Growing up there wasn’t easy, and absolutely nothing like the image American movies have of small towns. Knowing everybody else’s business (endearing in the movies) was suffocating in real life. When somebody died, dropped dead from a heart attack for example, almost everyone knew before the poor son of a bitch hit the ground (like a weird communal telepathy was at work). Or take Mr. Greerson, the town queer, who went to Mexico twice a year to screw boys. He was widely known to have gay pornography in his home, strewn about like fashion or cooking magazines. Every day he took his two dogs (a border collie and a spaniel) for a walk, provoking dirty comments about other habits he might have had. He invited me to his house once (an empty sad kind of place without any obscene material I could find). He needed help to move some boxes he wasn’t able to because of a back injury. Afterwards he gave me five dollars and a soft drink. He was an architect. There were certificates on the study wall he nodded at. I recall him speaking of his past, stories that started coherently enough but became disconnected, like he was revisiting memories of great pain or surrender. He started shaking and I left, afraid he’d break into tears. For a long time I was viewed as an accomplice of Mr. Greerson, without malice of course. Small towns love their humour.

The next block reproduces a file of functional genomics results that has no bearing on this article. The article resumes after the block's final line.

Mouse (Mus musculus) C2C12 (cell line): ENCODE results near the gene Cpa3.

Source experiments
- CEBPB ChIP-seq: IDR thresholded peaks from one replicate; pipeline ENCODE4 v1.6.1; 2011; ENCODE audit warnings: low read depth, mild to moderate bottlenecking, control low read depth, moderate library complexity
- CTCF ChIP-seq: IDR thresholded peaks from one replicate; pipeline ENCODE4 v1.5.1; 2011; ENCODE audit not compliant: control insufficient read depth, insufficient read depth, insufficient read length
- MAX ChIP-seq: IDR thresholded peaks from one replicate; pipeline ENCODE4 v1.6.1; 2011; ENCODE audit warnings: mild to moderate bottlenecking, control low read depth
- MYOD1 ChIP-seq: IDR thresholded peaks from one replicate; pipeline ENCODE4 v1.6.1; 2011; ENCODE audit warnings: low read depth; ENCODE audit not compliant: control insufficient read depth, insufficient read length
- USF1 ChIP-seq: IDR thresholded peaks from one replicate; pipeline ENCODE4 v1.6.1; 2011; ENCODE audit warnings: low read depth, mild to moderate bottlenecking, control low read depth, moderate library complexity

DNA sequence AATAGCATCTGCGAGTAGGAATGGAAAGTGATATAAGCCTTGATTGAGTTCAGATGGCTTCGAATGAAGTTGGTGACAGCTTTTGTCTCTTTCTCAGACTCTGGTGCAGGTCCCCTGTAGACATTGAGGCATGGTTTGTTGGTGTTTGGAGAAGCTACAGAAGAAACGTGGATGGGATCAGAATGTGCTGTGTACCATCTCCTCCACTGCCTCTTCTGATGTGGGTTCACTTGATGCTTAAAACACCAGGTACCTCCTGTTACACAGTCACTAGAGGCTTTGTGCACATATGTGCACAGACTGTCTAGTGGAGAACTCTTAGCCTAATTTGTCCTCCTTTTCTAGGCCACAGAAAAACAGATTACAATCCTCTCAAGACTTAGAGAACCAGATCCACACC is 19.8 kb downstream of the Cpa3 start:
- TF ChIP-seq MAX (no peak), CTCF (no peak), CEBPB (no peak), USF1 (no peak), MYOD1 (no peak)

My father deserted my mother shortly before I was born. There is a photograph of him in a closet in my mother’s room. He has an expression of someone caught between thoughts. Surprised in an act he’d rather not talk about. Or the guilty look of someone who’s never committed a crime before but has been planning one for a long time. Possibly he was just hungover. All my mother ever said is that he was a drunk. I don’t know where he is, whether he’s dead or still alive and passed out in a tavern in some nameless city.

My mother (a very beautiful woman) liked to dance on Saturday nights. A neighbour watched me when I was a child. When I was older and realized there was nowhere to dance in town and that she had to be going somewhere else, I preferred staying home without a babysitter. When I walked past people a buzz would gather behind my back, and I heard it more and more as I grew up. They weren’t laughing at the dopey accomplice of Mr. Greerson. They were laughing at the boy whose mother’s affairs were everyday conversation. I became aware of a list of those she was rumoured to have been in bed with (just about every man in town, single or married, young or old). I was snickered at an awful lot, more than anyone should have to endure. Only Duvall refrained from taking part. He regarded me not with ridicule, but a sort of pity that was, in its own way, worse than taunting. I can’t explain it. And to top it off, he had saved me from drowning. Somehow Duvall got under my skin more than the crude jokes. My fists would close with anger when he strutted by with those supremely confident eyes of his, eyes that seemed to understand my predicament, saying, “Oliphant, oh Oliphant,” with a sympathetic resignation I hated.